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Part 3: Ghost Notes

In this section, you will use the third sequencer part, P3, to generate some ghost notes on the kick and snare.

Part Overview

For the P3 sequencer part, we are going to configure a state machine according to the following diagram:

Ghost notes pattern

This state machine will generate soft notes on every dotted sixteenth note, and alternate between them in a mostly random and unpredictable way.


Configure P3 mixer like following:

  • Part Activator: On;
  • Timing: 1/16 dotted — this will make the state machine transition on every dotted sixteenth note;
  • Level: 50%, as ghost notes are meant to be subtle.

Your P3 mixer section should look like this:

P3 Mixer
P3 Mixer


Next, open the floating plug-in window and select P3 in the Part Selector.

For this sequencer part, we need three states: one for an empty state (no notes), one for a soft kick note, and one for a soft snare note. Configure P3 state machine as follows:

  • States Number: 3
  • State 1: empty (all notes deactivated);
  • State 2: C1 (kick);
  • State 3: D1 (snare).

You don't need to explicitly define lower velocities for each note to make them sound softer, because you have already set the output level for P3 to 50%. You can keep the default velocity of 100, or you can slightly expand the velocity ranges to add some variation to the note output levels.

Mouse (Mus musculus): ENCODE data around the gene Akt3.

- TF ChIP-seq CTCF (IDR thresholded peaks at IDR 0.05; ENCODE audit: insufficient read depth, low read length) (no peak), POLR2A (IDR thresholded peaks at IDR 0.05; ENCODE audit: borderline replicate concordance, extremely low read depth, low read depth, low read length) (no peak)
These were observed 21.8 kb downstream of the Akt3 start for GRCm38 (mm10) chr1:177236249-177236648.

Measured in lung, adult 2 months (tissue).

To configure the State Transition Matrix, you can refer to the state machine diagram above. It defines state transition rules that are more random and unpredictable, and that have a lower probability of selecting the kick state. Or, you can experiment and configure state transition rules at your own taste.

Your P3 state machine configuration should look like this:

State 1 configuration
State 1 configuration


Hit Play in Ableton Live to hear all three sequencer parts playing together.

Kick and snare pattern with hi-hats and ghost notes

Notice that Flow will transition between P3 states in a mostly random and unpredictable way, and you will hear occasional ghost notes on every dotted sixteenth note.

Part priorities

Sequencer parts P1 and P3 are now running in parallel, which means they may generate the same note at the same time, such as a kick or a snare, with different velocities. To prevent this overlap, each sequencer part has a priority level, from P1 (highest) to P4 (lowest).

If P1 and P3 both generate a kick note at the same time, only P1's note will be heard, while P3's note will be suppressed. This way, the higher priority part can output its note without interference from the lower priority part.

Again, you can go back and further refine state machine configuration or mixer parameters to your liking.